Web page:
You've got to smile at the vision and interface here - it's either charming or annoying, elegant or frustrating, depending on what you like and what you expect to happen. The idea is that there's no need for a hamburger menu, no need for a toolbar and so on. The only trouble is that there are functions here which need putting somewhere. So you end up with import and export functions in the Search bar, mode selection (including Airplane mode) as a toggle by tapping on the application's name, long pressing on things to see if you can find associated context-sensitive functions, etc. It's not always intuitive, but you do get used to it and you have to applaud the effort and the concept.

As much as possible is handled by the application, including podcast clean-up and how and when to download rather than stream. Onecast does work on the whole, but it's also clearly a work in progress.

When plugged into a Continuum display or when used on a Windows 10 laptop, Onecast works but the podcast artwork isn't properly sized, yet another sign that further updates are needed.

Overall rating: 80%

Gallery of screenshots - Onecast:

Screenshot, podcatchersScreenshot, podcatchers

This is the most interesting mode, in terms of automation, but there are two others to experiment with. Note the download going on at the bottom of the UI - downloads start when you start playing by default - it's neat enough and you can listen while it all happens; (right) 'All episodes' is a handy view and you can accomplish extra clean-up options from here.

Screenshot, podcatchersScreenshot, podcatchers

Some of the long press options in the UI; (right) the playback pane, complete with sharing and speed options. It all works well enough and displays well - on mobile, at least!

____________________________

Podcasts (Beta) (v7.0.6)

(last covered here)

Import
& sync
Export/
Backup 
Directory
search
Auto
check
Auto
download
Playback
position
What's
new
Clean-up Dark
theme
Skip Continuum/
Desktop 
Yes Yes Yes  No Yes Yes  Yes Yes* Yes Yes Yes

* There's no 'clear all' function, but you can opt to have all but 'n' downloads kept for each podcast, plus you can set them to be auto-deleted after 'n' days too.

The name suggests that this is attempting to be a direct successor to Microsoft's own Podcasts for Windows Phone 8.1, but the UI is totally different, being based around a Windows 10 hamburger navigation menu and a pastel/white control bar at the top of the screen. It's a little odd on Mobile, though all becomes clear when you plug Podcasts (Beta) into a Continuum display or run it on a Windows 10 tablet or laptop - the UI looks a million dollars with the larger landscape screen.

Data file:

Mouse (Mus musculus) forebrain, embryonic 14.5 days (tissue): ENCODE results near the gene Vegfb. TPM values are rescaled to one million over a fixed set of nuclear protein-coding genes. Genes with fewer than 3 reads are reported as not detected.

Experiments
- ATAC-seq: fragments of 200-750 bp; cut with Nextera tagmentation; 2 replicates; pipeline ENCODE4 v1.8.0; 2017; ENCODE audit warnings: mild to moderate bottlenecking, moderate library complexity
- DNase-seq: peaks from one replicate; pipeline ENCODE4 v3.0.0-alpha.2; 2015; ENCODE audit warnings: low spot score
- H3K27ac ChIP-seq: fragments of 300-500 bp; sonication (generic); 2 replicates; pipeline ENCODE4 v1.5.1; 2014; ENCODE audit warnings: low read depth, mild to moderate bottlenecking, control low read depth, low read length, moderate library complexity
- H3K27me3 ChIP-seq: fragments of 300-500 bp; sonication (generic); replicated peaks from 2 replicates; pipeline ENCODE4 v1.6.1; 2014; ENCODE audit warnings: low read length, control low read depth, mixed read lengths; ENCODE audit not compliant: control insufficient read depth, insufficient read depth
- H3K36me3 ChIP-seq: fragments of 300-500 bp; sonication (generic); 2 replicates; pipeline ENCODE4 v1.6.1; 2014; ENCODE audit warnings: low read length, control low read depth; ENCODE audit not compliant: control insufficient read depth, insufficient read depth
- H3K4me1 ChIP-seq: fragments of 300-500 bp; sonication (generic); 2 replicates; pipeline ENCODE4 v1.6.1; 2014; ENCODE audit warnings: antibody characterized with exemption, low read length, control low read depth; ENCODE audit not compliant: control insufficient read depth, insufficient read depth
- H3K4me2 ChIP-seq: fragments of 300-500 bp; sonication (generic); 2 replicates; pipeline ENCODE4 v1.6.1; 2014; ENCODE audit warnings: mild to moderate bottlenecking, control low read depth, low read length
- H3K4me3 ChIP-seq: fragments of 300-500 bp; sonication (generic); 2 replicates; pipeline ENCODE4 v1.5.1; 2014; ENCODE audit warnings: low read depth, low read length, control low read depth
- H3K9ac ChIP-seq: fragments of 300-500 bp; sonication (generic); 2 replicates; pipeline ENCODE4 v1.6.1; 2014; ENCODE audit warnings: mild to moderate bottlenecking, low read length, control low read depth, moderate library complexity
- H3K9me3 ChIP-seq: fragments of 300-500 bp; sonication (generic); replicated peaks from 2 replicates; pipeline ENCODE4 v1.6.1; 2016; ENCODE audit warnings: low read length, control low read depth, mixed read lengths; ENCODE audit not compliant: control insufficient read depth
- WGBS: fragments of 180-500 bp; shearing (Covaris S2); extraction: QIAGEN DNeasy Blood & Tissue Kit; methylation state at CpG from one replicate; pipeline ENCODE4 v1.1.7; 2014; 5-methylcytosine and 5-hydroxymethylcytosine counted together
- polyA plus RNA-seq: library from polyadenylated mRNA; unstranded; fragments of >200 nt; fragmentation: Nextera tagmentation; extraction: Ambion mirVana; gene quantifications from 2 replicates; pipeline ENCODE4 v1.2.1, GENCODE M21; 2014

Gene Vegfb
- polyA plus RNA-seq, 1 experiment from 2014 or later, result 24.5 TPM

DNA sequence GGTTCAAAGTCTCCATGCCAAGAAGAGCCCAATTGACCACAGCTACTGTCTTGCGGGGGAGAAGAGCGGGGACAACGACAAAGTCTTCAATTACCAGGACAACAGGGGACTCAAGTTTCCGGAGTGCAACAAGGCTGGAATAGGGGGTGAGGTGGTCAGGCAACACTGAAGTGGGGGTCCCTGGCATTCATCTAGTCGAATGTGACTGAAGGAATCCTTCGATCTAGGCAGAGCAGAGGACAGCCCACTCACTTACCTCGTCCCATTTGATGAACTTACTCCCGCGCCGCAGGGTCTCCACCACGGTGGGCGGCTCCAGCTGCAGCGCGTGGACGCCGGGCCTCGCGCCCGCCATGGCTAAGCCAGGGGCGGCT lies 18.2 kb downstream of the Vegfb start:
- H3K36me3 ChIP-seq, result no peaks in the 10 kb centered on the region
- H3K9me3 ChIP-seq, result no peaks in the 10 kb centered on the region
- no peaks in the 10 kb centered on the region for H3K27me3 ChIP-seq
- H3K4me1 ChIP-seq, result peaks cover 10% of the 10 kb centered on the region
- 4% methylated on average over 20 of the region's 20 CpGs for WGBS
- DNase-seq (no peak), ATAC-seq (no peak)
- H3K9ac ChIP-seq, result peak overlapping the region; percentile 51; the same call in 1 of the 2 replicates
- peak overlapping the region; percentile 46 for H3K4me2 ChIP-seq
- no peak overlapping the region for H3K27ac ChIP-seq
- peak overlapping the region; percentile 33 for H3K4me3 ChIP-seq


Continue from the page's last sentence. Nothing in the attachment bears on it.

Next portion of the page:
The basics are here, with podcast feeds being checked and parsed when the application is started, though this does take a while and there's no background downloading that I can find, so this is the least automated of the applications on test. New shows are added to the playlist and you proceed from there. Unlike the other apps here, the full-screen 'Now Playing' view doesn't include album art but does include the HTML show notes from the source URL, which is a nice touch.

Podcasts seemed somewhat sluggish in my tests, plus I experienced quite a few small audio glitches, especially when podcasts were downloading behind the UI - I suspect that there's still optimisation needed in the code for phone use. I was testing this (and Onecast) on the Lumia 950 on the Redstone 2 Slow ring, though I don't think this would have affected playback functions.

On the plus side, there are extras such as a sleep timer, which works well, plus this UWP application is totally free, with just a 'tip the developer' link found in 'Options' - yes, 'options' and not 'settings' - 'Podcasts' does everything its own way. It's worth a try, you may love it or hate it on Windows 10 Mobile, but either way it won't cost you a penny to find out!

Overall rating: 74%

Gallery of screenshots - Podcasts (Beta):

Screenshot, podcatchersScreenshot, podcatchers